Hair Relaxers and Cancer Risk

Hair Relaxers and Cancer Risk

New evidence is showing a link between hair straightening chemicals and certain reproductive cancers. There is now a push to understand relaxers’ impact on Black women’s health. A study by the National Institute of Environmental Health Sciences was published. It was called The Sister Study and was a decades long project that initially analyzed environmental and genetic causes of breast cancer. There was an offshoot of the study because researchers found that participants of the study who used straighteners were mostly Black women and there was evidence of association between the use of straightening chemicals and uterine cancer.

More than 2,000 women have joined a federal lawsuit as well as other class action lawsuits suing major cosmetic brands. The lawsuits claim that the negative health impacts of the hair straightening chemicals contain endocrine-disrupting chemicals. The study was not meant to look at uterine cancer risk. It was meant to look at high risk populations and genetic and environmental risks for developing breast cancer. Women were chosen to be in the study because they had a first degree relative with breast cancer- none of them had breast cancer going into it.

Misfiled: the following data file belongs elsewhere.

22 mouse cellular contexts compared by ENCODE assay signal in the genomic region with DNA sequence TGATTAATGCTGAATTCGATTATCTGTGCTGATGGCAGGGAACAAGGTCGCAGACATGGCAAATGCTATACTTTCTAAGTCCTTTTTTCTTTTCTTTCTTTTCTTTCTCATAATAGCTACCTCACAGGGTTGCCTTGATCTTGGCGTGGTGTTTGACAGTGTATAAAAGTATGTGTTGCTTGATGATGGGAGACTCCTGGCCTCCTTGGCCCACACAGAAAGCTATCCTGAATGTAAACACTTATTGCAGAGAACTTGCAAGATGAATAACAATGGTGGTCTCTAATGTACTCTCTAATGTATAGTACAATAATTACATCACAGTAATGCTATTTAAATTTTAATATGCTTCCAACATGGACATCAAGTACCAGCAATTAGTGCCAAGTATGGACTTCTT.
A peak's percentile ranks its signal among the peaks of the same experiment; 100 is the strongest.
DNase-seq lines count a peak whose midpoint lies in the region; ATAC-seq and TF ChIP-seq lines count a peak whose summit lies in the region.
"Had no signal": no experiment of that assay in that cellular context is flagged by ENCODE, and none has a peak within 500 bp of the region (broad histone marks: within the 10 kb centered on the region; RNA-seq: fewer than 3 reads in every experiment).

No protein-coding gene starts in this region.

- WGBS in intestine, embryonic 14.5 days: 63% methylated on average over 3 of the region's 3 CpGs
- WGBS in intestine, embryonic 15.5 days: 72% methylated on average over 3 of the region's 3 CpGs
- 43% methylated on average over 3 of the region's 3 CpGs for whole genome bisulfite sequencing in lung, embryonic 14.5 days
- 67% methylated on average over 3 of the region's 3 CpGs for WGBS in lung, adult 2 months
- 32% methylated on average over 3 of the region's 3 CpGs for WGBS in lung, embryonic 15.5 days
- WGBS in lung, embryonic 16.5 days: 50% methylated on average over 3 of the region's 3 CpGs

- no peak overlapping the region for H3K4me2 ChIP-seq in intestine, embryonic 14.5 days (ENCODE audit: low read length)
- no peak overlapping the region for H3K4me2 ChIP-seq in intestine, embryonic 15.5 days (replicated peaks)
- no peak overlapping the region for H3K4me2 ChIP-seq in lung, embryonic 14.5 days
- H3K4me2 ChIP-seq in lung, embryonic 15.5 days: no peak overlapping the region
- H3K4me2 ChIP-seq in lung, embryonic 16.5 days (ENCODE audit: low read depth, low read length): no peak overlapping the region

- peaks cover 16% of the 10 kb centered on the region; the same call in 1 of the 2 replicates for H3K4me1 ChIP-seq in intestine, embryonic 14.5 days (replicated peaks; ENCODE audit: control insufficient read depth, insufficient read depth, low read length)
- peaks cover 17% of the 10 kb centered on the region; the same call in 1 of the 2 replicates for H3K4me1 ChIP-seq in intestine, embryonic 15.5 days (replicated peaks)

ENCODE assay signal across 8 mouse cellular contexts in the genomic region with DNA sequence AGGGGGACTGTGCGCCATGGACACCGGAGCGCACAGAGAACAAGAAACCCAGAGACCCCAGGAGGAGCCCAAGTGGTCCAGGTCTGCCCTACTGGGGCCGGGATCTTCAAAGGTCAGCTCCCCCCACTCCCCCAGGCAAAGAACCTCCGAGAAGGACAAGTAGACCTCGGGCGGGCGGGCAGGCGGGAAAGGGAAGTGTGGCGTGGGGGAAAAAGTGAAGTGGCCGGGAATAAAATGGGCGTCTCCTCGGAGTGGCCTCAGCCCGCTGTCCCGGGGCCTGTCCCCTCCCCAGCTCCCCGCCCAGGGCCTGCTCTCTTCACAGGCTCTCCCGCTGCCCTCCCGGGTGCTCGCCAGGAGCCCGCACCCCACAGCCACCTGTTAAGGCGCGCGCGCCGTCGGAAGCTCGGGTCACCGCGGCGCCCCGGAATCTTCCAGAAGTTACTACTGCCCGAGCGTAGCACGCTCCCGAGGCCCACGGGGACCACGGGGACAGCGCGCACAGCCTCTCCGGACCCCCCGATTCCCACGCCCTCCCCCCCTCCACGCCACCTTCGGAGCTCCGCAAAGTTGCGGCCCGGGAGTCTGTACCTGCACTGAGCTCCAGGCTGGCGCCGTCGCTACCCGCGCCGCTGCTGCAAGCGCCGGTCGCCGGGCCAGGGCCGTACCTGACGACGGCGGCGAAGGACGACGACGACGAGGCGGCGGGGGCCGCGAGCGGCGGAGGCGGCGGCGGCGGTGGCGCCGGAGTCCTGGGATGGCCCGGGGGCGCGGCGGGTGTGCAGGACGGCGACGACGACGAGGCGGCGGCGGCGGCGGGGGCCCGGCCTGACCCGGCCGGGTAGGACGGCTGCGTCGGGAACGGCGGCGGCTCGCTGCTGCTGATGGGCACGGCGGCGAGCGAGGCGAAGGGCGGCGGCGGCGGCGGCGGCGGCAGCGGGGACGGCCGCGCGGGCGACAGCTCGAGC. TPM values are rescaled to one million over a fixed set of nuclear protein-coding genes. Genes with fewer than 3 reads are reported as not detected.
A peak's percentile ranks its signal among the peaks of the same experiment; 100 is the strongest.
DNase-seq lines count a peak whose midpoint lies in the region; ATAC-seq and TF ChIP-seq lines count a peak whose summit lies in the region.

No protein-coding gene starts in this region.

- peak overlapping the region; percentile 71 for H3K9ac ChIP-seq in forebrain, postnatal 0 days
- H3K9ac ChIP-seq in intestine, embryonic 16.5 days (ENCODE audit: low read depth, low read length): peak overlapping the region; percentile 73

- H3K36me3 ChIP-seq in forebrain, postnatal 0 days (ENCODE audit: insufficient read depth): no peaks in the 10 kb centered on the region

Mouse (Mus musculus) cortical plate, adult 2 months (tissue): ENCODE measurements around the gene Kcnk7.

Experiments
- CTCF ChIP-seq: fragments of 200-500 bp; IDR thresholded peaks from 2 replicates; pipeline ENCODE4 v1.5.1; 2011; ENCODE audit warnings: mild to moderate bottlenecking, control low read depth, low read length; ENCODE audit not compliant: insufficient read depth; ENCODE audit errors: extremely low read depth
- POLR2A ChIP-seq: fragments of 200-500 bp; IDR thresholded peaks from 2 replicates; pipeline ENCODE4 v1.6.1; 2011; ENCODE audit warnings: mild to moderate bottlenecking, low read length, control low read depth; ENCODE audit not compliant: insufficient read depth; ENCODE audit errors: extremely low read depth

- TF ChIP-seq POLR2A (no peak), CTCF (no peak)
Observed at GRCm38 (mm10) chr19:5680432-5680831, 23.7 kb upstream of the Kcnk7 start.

The study was large, but there were only 7.4 percent of participants that identified as African American or Black. A link was found between the use of hair straighteners at least four times a year and the development of uterine cancer. Uterine cancer accounts for 3 percent of all cancers diagnosed in the United States every year, which is around 66,000 cases. Women who never used hair straighteners had a 1.64 percent risk of developing uterine cancer, while the risk was 4.05 percent for people who used the straighteners. Black women in general have a higher risk of developing uterine cancer, but Black women who used hair straightening chemicals almost double their risk.

A doctor believes it is inaccurate to say that chemical hair straighteners or relaxers directly cause cancer, but the frequency with which someone uses them might be the cause of the cancer. This could lead to more research on chemical hair straighteners and other environmental impacts on Black women’s health. The study does not have enough information to conclude that chemical relaxers should not be used, but it is best to decrease overall use of the products. Also be aware of family history of breast or uterine cancer and make decisions based on this.

Were you exposed to harmful chemicals and now have cancer? Contact us today to see if you could be entitled to compensation. Call 412-471-3980 or fil out our contact form and a member of our team will get back to you as soon as possible.

Shaylah Brown, “Chemical hair straighteners and the impact on Black women’s health” TribLive (February 5, 2024). [Link]

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